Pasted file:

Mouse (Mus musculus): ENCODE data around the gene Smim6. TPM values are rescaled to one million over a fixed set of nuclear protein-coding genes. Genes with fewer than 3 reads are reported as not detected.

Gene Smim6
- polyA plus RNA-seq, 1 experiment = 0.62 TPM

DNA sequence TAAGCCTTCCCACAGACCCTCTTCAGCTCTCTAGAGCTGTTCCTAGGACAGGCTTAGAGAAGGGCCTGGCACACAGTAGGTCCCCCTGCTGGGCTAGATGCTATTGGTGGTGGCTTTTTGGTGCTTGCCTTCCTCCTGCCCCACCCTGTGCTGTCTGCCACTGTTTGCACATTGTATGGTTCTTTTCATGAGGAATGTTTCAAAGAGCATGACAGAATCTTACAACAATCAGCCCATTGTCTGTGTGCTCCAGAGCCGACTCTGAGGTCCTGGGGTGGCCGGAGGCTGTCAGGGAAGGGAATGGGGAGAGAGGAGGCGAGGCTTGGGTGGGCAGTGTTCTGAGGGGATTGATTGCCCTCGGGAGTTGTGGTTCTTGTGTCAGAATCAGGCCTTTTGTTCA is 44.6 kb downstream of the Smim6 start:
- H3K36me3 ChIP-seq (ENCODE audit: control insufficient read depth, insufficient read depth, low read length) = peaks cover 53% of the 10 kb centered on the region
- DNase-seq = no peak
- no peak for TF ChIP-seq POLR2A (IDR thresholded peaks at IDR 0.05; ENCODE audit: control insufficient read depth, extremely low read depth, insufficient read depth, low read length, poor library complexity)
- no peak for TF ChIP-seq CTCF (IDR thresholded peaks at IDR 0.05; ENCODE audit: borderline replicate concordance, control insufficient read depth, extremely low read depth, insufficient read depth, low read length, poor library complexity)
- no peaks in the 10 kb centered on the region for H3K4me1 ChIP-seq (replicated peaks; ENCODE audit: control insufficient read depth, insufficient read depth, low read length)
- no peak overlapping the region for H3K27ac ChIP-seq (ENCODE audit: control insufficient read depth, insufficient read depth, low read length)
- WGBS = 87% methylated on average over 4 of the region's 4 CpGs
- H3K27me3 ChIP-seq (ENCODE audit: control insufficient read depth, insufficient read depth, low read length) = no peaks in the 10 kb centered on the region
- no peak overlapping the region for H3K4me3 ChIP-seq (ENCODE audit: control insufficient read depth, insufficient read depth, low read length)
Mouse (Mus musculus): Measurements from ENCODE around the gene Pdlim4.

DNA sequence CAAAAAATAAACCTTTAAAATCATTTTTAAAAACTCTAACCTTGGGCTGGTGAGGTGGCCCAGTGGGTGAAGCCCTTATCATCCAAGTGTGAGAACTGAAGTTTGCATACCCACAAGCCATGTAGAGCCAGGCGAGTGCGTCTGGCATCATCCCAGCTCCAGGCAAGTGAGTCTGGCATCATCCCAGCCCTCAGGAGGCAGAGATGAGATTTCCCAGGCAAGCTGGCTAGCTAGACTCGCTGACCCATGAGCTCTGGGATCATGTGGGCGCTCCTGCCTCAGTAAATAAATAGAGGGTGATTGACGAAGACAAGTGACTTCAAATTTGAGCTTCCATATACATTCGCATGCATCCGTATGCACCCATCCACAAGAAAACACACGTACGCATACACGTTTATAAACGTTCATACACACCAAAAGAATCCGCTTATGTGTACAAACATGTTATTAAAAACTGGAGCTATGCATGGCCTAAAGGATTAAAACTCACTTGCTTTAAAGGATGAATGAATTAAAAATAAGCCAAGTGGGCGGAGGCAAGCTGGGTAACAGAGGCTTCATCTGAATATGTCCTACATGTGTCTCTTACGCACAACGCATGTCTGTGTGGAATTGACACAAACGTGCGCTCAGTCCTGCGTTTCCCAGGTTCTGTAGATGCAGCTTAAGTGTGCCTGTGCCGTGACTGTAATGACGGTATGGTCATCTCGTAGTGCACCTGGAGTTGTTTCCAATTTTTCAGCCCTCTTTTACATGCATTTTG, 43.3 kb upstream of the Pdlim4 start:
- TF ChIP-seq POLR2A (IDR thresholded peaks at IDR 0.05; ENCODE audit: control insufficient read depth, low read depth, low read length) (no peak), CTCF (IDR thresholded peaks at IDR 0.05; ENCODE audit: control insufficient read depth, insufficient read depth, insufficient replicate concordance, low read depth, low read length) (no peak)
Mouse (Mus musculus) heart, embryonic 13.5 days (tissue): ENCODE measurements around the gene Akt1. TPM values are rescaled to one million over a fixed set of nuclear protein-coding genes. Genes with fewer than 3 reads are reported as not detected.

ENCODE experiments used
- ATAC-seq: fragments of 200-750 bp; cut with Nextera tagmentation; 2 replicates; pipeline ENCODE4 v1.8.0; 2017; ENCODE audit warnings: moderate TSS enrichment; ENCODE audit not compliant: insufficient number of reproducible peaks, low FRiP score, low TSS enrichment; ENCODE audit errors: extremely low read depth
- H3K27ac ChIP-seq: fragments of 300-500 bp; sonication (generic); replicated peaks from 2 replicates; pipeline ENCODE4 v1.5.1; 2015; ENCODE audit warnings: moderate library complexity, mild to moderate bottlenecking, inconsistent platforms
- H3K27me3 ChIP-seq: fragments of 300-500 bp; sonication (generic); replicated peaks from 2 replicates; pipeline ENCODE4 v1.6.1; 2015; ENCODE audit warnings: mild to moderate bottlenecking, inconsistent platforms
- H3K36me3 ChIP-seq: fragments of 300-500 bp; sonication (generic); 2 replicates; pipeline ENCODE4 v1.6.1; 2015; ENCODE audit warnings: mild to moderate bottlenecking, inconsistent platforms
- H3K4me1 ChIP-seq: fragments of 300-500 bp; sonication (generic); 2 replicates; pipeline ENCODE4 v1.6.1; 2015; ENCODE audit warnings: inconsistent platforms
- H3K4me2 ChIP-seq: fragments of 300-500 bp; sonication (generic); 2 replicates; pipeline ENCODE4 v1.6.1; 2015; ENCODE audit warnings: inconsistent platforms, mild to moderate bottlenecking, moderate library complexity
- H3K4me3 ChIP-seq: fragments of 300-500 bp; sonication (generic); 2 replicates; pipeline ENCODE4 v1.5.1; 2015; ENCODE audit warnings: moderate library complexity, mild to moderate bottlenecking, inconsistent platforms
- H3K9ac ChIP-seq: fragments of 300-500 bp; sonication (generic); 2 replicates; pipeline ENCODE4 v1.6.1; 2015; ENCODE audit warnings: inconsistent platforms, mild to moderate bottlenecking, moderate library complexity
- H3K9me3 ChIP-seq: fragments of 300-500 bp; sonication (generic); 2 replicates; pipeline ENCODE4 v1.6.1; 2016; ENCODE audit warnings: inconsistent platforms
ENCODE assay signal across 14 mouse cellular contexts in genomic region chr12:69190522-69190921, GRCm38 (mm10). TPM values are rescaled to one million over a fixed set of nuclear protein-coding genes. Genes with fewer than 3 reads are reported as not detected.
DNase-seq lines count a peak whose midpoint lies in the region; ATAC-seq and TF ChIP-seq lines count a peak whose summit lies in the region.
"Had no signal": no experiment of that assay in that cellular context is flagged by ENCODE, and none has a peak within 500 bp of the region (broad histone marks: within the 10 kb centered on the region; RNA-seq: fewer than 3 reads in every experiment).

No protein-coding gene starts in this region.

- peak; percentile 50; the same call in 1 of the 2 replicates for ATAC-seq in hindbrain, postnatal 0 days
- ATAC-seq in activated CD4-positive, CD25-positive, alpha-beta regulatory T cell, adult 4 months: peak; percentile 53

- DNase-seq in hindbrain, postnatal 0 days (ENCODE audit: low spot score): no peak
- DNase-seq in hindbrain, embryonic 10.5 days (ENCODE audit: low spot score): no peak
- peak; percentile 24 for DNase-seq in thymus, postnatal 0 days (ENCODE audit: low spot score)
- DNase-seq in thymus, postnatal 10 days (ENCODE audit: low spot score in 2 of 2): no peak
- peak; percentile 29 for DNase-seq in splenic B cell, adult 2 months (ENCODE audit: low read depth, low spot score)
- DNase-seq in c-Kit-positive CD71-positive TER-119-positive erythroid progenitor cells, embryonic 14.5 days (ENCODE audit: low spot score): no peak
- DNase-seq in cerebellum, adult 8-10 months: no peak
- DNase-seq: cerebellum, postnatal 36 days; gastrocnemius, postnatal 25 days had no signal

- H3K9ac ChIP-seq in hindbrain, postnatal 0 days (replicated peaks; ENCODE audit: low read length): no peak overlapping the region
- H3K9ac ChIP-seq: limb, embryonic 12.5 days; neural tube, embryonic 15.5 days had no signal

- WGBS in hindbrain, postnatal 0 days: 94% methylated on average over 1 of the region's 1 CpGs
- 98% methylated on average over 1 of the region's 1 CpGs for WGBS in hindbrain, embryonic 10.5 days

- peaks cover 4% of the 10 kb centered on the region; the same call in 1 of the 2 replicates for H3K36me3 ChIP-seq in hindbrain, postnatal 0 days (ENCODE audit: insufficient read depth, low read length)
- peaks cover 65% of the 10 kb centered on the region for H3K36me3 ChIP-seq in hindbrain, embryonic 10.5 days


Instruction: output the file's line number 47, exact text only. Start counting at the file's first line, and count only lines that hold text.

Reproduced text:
- peaks cover 65% of the 10 kb centered on the region for H3K36me3 ChIP-seq in hindbrain, embryonic 10.5 days